And we were never grateful for his leadership until Mr. Chapek came to CEOTown.
Chapek showed us Iger’s greatness in a way we hadn’t considered. Chapek showed us Iger’s good business sense. Chapek showed us the sheer miracles that took place in Iger’s ability to acquire a myriad of brands and somehow keep both parties relatively content–at least on speaking terms. (George Lucas still gives input on every piece of Star Wars content that comes out.)
It’s an old adage in motion, playing out before us, about our weakness–our inability as humans to truly appreciate anything we have until it’s not only gone, but also devoid of the hope of ever returning to us. Such is our plight with Mr. Chapek, and an unsightly plight it is, indeed.
We are stuck, if you will. Thanks, but no thanks, Change.org; no petition on earth will ever garner the signatures we need to give ol’ Bob the boot. You and I and my aunt, my uncle and cousins, your grandmother, my supervisor, and all four of my children (and yours too) could write a letter a day to Disney for an entire year, and though their mail is answered, the letters we pen that drip with complaints against Mr. Chapek will do little more than decorate the desk of an assistant in California, blessing the poor dear with the task of acknowledging each of them.
The constant, unending, unrelenting rhetoric about The Walt Disney Company’s CEO has become white noise. And not just to Disney.
Bob Chapek isn’t going anywhere, and Disney doesn’t really need your approval or mine to maintain his installation. Disney is a private organization, though publicly traded, and contrary to what you read online over the last week, individual Disney fans can do very little with their respective Disney shares to oust Mr. Chapek. (It’s his Board seat that’s up for renewal anyway–not his paid role as chief executive officer.) We are in this for the long haul because Mr. Chapek sure is. And I grow dreadfully weary of the constant griping and complaining about him that attacks my eyes every time I log in to Twitter, Facebook, Instagram, and the like.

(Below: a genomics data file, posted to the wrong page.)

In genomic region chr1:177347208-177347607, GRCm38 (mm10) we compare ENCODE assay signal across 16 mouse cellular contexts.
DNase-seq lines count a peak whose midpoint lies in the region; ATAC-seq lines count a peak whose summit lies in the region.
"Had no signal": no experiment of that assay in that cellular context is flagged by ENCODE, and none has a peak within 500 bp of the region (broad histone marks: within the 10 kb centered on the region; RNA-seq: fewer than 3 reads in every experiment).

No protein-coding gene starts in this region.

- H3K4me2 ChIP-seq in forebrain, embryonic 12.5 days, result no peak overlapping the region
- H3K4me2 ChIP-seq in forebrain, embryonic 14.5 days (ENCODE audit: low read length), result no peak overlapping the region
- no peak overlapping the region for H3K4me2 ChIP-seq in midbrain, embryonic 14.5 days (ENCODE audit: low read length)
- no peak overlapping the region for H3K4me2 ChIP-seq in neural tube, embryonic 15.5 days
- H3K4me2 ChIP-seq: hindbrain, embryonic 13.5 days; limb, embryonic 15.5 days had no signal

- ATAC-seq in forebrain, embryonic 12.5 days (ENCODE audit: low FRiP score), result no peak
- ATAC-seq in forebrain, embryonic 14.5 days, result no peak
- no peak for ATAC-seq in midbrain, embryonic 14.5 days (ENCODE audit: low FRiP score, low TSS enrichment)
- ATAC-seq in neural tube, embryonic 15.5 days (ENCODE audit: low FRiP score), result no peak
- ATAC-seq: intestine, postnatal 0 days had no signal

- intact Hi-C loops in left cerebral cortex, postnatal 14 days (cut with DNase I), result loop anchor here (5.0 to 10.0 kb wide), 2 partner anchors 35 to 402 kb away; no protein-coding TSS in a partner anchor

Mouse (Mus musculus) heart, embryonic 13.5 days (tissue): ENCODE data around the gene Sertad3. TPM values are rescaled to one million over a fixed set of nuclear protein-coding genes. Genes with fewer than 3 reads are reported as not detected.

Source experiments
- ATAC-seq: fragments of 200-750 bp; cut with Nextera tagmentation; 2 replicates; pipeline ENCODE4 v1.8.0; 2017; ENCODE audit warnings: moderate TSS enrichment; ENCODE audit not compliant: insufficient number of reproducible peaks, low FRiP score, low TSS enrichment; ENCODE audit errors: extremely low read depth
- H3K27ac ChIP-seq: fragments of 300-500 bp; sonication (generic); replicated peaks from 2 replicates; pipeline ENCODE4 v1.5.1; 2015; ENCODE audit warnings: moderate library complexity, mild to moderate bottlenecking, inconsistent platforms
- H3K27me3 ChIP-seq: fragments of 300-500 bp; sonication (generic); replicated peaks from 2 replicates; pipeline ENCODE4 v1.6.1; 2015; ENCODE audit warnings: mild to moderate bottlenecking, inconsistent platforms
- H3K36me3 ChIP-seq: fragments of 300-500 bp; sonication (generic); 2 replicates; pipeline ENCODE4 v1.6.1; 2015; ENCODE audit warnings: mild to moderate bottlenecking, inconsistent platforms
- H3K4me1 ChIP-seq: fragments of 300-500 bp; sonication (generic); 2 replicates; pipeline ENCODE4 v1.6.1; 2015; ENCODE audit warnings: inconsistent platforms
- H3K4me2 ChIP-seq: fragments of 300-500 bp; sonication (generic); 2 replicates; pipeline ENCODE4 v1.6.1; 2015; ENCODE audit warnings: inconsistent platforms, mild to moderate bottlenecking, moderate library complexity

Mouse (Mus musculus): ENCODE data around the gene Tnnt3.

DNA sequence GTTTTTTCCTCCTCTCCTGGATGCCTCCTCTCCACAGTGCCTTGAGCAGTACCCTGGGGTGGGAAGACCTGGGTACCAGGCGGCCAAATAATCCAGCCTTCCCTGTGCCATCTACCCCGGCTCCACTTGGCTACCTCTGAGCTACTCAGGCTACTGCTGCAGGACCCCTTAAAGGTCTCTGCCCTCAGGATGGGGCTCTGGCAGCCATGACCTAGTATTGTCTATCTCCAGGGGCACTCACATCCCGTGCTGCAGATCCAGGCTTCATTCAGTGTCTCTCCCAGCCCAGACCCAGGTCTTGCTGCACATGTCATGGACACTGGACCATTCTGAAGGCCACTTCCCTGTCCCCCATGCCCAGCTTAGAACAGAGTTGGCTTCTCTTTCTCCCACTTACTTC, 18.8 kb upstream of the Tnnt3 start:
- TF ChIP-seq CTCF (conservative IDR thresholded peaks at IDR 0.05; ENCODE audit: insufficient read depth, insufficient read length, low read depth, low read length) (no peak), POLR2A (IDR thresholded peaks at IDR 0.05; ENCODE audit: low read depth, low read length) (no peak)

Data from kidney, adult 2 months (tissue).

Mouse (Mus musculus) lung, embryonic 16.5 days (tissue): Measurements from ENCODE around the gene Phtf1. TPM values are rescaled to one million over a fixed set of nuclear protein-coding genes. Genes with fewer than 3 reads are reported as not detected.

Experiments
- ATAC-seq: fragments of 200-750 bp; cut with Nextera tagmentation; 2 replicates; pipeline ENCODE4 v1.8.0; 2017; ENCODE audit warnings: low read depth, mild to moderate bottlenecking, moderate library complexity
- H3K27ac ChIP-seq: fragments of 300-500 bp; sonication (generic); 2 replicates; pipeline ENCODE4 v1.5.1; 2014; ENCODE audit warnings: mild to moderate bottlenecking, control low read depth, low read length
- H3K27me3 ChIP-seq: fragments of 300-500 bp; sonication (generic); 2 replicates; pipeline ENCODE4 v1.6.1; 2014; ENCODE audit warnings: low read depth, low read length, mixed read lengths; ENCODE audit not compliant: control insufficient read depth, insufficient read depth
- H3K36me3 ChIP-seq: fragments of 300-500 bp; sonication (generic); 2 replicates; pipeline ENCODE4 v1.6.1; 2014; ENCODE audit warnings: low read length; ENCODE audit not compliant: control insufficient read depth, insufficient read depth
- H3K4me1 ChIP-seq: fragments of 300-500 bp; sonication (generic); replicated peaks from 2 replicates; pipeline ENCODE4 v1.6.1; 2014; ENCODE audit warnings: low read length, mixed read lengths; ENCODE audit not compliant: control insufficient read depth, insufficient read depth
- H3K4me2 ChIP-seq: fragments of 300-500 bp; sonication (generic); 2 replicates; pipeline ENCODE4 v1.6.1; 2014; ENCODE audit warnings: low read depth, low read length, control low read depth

You’re fully entitled to your opinion about Mr. Chapek. I’m not on Team Chapek either. But for the love of hope, I wish some fans would first just zip it for just 60 seconds and take a good, hard second look at their own behaviors.
(Pausing for effect.)
Tell me again why the magic is gone. Tell me again how Disney just isn’t the same. The way some Disney fans have behaved lately makes me sad, and I think it would have made Walt sad too. The truth is that the unmagical behaviors of those who profess a love for Disney will ultimately lead to a downfall–a downfall and a breakdown. Self-proclaimed Disney fans are ruining the magic. (Not all of them, but some.)
Look back at 2021. It could quite easily go down in the history books as The Year of the Disney Parks Disturbances. It sounds funny, but it’s not funny because it’s true. There were so many instances of fist-fighting, confrontations, and flagrant displays of disrespect among and between Guests in the parks that some fans reconsidered their family vacations, fearful of finding themselves in the middle of flying fists and profane verbal assaults exchanged between other Guests as they disembarked from their ride vehicles.